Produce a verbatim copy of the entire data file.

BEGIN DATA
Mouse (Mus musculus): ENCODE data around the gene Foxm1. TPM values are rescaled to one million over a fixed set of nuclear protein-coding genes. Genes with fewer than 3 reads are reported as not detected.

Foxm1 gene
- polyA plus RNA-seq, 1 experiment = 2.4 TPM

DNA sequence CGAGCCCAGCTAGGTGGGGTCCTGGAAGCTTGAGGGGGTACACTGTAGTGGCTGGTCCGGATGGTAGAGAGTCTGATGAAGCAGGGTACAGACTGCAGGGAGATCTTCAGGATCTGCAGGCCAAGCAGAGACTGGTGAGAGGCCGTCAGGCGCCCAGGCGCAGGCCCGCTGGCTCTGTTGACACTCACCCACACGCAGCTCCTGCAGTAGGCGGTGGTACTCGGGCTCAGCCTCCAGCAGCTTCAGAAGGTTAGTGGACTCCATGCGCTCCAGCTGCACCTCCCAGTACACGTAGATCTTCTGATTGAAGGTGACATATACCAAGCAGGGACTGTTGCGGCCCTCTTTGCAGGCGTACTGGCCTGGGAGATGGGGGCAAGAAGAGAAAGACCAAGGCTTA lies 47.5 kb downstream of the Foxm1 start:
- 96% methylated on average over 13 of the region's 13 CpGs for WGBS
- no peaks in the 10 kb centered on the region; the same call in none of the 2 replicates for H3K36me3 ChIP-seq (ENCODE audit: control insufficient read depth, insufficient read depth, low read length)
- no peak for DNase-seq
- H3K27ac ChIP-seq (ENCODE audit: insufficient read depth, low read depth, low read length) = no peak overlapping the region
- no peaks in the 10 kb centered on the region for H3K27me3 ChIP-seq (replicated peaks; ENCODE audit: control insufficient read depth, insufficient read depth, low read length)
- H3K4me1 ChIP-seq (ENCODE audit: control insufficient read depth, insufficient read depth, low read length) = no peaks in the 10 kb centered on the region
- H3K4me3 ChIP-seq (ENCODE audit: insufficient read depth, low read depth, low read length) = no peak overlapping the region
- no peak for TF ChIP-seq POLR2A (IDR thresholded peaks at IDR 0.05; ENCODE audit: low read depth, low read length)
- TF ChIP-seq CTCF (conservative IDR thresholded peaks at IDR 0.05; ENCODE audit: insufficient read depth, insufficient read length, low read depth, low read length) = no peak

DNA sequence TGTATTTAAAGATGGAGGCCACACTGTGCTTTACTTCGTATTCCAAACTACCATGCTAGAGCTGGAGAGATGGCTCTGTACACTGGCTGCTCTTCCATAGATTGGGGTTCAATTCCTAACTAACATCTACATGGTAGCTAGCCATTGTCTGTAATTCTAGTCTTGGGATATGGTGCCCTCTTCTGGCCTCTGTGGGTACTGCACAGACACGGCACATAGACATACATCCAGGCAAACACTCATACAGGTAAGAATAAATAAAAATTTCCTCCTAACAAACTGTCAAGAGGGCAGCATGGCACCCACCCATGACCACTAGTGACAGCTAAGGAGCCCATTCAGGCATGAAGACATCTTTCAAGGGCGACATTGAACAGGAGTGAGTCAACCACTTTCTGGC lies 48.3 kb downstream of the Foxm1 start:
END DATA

Mouse (Mus musculus): ENCODE data around the gene Foxm1. TPM values are rescaled to one million over a fixed set of nuclear protein-coding genes. Genes with fewer than 3 reads are reported as not detected.

Foxm1 gene
- polyA plus RNA-seq, 1 experiment = 2.4 TPM

DNA sequence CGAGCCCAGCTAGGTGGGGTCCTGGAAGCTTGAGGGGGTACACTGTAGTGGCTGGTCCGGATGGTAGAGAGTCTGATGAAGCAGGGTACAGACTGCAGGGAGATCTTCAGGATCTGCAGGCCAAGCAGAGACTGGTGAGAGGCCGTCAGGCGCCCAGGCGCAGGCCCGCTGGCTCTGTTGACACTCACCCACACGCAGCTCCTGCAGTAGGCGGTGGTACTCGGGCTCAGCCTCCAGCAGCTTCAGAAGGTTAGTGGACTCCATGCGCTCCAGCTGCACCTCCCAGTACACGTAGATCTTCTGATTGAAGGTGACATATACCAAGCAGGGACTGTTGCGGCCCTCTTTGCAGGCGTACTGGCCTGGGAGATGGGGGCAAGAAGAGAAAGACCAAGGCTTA lies 47.5 kb downstream of the Foxm1 start:
- 96% methylated on average over 13 of the region's 13 CpGs for WGBS
- no peaks in the 10 kb centered on the region; the same call in none of the 2 replicates for H3K36me3 ChIP-seq (ENCODE audit: control insufficient read depth, insufficient read depth, low read length)
- no peak for DNase-seq
- H3K27ac ChIP-seq (ENCODE audit: insufficient read depth, low read depth, low read length) = no peak overlapping the region
- no peaks in the 10 kb centered on the region for H3K27me3 ChIP-seq (replicated peaks; ENCODE audit: control insufficient read depth, insufficient read depth, low read length)
- H3K4me1 ChIP-seq (ENCODE audit: control insufficient read depth, insufficient read depth, low read length) = no peaks in the 10 kb centered on the region
- H3K4me3 ChIP-seq (ENCODE audit: insufficient read depth, low read depth, low read length) = no peak overlapping the region
- no peak for TF ChIP-seq POLR2A (IDR thresholded peaks at IDR 0.05; ENCODE audit: low read depth, low read length)
- TF ChIP-seq CTCF (conservative IDR thresholded peaks at IDR 0.05; ENCODE audit: insufficient read depth, insufficient read length, low read depth, low read length) = no peak

DNA sequence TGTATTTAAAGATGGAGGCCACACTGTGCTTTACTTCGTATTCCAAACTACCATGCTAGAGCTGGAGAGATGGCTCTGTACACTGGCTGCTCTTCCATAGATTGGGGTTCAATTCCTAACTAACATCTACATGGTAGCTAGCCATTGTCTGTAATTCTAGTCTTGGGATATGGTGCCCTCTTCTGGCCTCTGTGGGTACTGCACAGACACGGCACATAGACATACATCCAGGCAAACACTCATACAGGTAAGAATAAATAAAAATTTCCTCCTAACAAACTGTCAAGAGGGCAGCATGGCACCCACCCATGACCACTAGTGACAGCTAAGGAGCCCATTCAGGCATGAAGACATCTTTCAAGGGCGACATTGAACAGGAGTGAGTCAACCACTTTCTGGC lies 48.3 kb downstream of the Foxm1 start: